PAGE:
General Election 2011 Web Archiving

October 26, 2011 · 3 comments

in Collections,Digital Collections,Oscail,Projects

by Catherine Ryan, Digital Collections Student & Maria O’Shea, Manuscript Student

Here at the National Library we try to collect as much as we can that might not otherwise be collected and available to researchers of the future. So, when it came to the 2011 General Election, we not only collected posters, flyers etc. as we do for every election, we decided to ‘collect’ 96 websites dealing with the election and archive them. It’s the first time that a themed web archiving project has been attempted in Ireland, and we worked with Internet Memory Foundation to achieve it.

Snapshots in time from the 96 sites in our General Election 2011 Web Archiving Project

Snapshots in time from the 96 sites in our General Election 2011 Web Archiving Project

The 2011 General Election was held on Friday 25 February. We captured each site twice to get as much pre- and post-election material as we could (21/22 February and 10 March). The websites we chose range from election candidate sites (party and independent candidates, especially those tipped for winning or those with a high profile) to political party sites (including smaller parties such as New Vision) to political blogs to a small number of official government sites.

Enda Kenny in hot pursuit of Eamon Gilmore in a game on the Fine Gael website

Enda Kenny in hot pursuit of Eamon Gilmore in a game on the Fine Gael website

When you enter the archive, you enter candidate and party websites and can discover a lot more than just party objectives and policies. You can still play the Fine Gael computer game and help Enda Kenny win all the points in his plan and kill a couple of politicians along the way… one of whom turns into a compost heap when ‘killed’.

Observe the different online campaigning strategies of the different parties – for example, unlike some other parties, only one Sinn Féin candidate had a personal website. Of course, the election results affected post-election capture as most unsuccessful candidates put up little or no information after the results became known. Some candidates even took their sites down, so you can now view information that no longer exists on the live Web.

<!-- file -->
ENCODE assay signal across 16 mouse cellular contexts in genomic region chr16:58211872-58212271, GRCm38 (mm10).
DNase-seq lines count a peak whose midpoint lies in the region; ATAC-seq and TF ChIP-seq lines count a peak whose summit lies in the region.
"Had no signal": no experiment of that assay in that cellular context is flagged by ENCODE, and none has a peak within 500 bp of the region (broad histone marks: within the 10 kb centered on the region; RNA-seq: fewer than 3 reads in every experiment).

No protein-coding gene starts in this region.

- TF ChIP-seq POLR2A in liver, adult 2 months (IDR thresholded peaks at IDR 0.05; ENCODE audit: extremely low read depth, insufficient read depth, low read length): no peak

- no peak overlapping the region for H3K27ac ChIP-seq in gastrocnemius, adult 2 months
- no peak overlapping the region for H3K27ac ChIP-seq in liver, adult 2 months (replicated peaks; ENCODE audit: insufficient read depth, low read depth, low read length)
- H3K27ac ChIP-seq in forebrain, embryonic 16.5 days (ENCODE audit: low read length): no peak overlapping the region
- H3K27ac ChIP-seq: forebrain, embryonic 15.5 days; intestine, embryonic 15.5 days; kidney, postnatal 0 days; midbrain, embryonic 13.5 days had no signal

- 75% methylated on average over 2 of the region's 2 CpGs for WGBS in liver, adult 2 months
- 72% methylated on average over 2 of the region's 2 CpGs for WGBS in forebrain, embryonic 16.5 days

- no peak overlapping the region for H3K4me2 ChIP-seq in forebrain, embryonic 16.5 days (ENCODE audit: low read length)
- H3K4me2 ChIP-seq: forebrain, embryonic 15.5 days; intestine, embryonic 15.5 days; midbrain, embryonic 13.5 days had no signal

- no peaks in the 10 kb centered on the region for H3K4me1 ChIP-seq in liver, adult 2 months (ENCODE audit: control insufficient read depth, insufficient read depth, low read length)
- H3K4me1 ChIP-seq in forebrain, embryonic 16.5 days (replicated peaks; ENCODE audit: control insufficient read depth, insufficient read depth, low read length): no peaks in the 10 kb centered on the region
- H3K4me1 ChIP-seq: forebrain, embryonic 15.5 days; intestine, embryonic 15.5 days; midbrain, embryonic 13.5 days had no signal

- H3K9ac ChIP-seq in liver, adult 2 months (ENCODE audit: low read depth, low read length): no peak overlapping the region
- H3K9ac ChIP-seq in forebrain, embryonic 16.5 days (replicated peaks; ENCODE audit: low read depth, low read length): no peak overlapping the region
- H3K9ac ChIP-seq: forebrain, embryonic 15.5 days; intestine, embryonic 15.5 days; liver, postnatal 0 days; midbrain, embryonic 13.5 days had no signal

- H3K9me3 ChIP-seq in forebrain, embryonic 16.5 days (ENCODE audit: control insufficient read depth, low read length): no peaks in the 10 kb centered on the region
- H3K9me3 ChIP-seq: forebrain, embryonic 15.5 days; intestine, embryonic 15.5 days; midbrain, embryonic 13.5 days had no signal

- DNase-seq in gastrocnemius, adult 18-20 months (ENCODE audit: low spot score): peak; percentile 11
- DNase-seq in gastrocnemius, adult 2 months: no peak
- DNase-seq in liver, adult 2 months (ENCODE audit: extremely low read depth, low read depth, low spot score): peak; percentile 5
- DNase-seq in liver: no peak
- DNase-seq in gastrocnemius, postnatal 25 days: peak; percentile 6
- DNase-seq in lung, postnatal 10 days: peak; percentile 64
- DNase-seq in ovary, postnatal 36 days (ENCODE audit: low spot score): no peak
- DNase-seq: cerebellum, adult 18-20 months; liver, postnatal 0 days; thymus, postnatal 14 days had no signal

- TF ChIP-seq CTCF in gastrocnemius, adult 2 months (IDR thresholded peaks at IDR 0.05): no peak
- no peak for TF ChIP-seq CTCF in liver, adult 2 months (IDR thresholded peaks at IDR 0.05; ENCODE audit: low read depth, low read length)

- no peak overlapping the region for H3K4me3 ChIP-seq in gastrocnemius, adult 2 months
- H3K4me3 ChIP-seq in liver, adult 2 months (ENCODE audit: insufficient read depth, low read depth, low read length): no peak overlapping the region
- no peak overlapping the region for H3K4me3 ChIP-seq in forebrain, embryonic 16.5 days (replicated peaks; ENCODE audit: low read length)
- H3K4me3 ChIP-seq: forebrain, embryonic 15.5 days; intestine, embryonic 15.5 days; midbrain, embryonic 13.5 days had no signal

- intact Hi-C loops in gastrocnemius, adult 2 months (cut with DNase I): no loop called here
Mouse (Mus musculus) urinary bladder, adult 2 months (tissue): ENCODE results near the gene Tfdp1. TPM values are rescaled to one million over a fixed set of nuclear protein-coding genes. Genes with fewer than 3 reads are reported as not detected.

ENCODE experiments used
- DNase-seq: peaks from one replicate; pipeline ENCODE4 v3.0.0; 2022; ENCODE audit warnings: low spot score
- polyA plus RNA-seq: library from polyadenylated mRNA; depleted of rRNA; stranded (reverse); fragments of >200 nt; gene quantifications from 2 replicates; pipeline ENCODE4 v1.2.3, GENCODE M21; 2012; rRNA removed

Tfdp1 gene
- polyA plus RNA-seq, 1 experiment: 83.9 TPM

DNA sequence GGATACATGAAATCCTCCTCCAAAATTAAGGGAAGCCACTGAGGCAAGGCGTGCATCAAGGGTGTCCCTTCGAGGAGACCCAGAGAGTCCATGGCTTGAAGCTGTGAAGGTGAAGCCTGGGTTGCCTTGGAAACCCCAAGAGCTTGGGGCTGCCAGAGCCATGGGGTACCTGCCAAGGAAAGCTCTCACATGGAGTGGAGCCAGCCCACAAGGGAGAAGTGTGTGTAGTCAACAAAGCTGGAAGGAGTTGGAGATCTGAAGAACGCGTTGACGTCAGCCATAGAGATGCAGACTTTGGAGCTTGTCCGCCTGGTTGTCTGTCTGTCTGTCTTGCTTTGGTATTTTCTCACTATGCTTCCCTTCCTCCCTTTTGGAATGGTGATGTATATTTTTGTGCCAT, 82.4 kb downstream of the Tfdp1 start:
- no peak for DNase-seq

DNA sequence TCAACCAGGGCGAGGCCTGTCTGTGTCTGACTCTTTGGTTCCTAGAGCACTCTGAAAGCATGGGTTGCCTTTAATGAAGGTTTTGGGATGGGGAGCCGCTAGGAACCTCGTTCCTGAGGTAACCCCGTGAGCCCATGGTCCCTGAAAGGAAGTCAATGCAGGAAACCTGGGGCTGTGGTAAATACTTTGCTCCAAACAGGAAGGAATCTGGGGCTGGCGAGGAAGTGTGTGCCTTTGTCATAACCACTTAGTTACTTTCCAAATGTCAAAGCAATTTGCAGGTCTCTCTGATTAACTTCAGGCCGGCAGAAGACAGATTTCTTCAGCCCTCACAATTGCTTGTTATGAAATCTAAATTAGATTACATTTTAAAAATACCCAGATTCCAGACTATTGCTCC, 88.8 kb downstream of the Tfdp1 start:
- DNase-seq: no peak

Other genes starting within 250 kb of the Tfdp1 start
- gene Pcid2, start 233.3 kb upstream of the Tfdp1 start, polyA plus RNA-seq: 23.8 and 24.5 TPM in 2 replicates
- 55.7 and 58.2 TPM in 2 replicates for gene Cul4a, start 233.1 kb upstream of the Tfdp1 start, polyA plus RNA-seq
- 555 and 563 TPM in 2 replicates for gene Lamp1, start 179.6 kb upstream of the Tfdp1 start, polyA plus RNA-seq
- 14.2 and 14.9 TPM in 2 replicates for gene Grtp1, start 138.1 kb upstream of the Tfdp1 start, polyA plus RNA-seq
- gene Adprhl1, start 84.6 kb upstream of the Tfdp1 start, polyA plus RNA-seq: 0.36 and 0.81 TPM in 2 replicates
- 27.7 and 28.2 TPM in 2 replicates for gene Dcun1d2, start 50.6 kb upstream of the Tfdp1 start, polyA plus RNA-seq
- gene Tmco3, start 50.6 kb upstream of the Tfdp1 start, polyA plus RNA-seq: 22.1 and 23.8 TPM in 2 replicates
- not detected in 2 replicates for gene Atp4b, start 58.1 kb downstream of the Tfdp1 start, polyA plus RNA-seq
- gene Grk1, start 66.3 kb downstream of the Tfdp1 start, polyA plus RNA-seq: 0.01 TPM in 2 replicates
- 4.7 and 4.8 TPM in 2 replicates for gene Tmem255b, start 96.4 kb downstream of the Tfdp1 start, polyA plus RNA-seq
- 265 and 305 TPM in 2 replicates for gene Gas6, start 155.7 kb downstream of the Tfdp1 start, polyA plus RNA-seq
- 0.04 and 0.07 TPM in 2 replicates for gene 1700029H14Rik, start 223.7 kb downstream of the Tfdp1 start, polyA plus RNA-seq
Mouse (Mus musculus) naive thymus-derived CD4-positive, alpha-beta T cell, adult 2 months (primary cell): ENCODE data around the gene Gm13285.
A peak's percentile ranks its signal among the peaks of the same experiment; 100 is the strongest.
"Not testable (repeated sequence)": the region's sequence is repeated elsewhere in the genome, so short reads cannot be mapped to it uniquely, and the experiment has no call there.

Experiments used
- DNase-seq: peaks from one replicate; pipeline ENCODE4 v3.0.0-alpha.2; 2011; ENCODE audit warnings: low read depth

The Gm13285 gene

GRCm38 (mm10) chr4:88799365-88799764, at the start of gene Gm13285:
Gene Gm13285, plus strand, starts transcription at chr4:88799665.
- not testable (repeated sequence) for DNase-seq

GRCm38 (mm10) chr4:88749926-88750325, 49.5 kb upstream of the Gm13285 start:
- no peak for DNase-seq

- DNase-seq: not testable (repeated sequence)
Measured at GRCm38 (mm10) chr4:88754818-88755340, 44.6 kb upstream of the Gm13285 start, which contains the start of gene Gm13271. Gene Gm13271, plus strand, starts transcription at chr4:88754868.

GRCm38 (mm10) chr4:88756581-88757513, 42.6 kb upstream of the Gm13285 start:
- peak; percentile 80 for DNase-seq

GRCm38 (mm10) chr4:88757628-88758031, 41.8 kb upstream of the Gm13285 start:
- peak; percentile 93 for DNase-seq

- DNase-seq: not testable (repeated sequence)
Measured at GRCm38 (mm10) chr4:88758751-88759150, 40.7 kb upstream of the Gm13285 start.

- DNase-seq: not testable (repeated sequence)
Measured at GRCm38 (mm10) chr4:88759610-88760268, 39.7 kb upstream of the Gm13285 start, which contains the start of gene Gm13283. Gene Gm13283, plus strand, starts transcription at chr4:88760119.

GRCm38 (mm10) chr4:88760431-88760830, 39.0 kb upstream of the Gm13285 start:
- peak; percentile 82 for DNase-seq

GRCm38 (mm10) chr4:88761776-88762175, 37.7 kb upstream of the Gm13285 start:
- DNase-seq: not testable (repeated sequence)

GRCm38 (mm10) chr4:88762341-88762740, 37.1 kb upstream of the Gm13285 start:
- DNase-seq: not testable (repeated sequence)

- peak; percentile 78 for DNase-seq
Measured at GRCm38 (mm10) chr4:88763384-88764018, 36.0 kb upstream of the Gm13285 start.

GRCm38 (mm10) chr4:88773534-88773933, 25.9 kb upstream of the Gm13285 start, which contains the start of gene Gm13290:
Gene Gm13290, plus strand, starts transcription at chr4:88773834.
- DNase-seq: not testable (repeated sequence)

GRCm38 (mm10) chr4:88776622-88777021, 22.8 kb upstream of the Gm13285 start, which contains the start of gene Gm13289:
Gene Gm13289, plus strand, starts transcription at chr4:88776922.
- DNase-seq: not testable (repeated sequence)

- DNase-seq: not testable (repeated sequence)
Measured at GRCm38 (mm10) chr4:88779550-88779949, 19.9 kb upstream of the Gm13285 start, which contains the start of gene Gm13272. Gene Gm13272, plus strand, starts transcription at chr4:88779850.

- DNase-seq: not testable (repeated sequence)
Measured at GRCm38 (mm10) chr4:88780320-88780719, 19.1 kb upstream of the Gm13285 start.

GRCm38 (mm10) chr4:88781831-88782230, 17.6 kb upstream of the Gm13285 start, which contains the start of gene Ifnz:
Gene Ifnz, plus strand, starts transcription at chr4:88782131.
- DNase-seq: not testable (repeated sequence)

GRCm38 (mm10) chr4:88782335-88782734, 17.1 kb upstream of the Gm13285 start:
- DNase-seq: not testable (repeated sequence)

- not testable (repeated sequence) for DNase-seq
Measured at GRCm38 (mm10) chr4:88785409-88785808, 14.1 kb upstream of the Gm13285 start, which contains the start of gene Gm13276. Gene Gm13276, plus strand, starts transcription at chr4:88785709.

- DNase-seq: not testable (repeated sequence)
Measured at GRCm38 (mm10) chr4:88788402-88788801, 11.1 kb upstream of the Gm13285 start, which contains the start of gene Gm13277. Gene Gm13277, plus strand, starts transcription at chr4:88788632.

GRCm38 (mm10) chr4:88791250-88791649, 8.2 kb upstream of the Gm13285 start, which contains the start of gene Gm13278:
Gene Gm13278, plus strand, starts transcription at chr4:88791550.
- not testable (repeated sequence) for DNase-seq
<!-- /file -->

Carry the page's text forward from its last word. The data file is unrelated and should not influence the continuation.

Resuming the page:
Broadsheet.ie at 10 a.m. on Tuesday, 22 February

Broadsheet.ie at 10 a.m. on Tuesday, 22 February

Blogs, along with Facebook, provide another perspective. For the views of one of the best-known bloggers, have a look at what Slugger O’Toole who writes from Northern Ireland, was saying on 21 February or 22 February. For great visual material from the 2011 General Election, take a look at the Upstart site – that project’s ‘alternative’ election posters adorned many lamp posts; and for leaflets, check out Election Leaflets 2011. As well as these specific sites, most sites include Flickr photos of candidate interviews, candidates canvassing etc. And, of course, for issues of the day – and not only information on the election- we selected RTÉ along with a number of other media sites.

Browse a list of the 96 websites and some search tips. Or have a flick through the “How to”  slideshow below…

Leave a Comment

{ 3 comments… read them below or add one }

Póló October 31, 2011 at 6:21 pm

While not in your archive, people might be interested in seeing this page on my site, via these comments:
http://photopol.com/elect2011/elect.html
and in particular my exchanges with two candidates who put up posters in a dangerous position.

The first (Guerin) removed his when the danger was brought to his attention
http://photopol.com/elect2011/elect.html#guerin
and the second resisted to the end, until I managed to twist his arm via his canvassers
http://photopol.com/elect2011/elect.html#blaney

Reply

Liam Byrne October 26, 2011 at 5:02 pm
Bean an Phoist October 26, 2011 at 5:46 pm

Afraid so, Liam, sorry! ;) Like the section you have strictly for the ephemera enthusiast

Reply

Previous post:

Next post: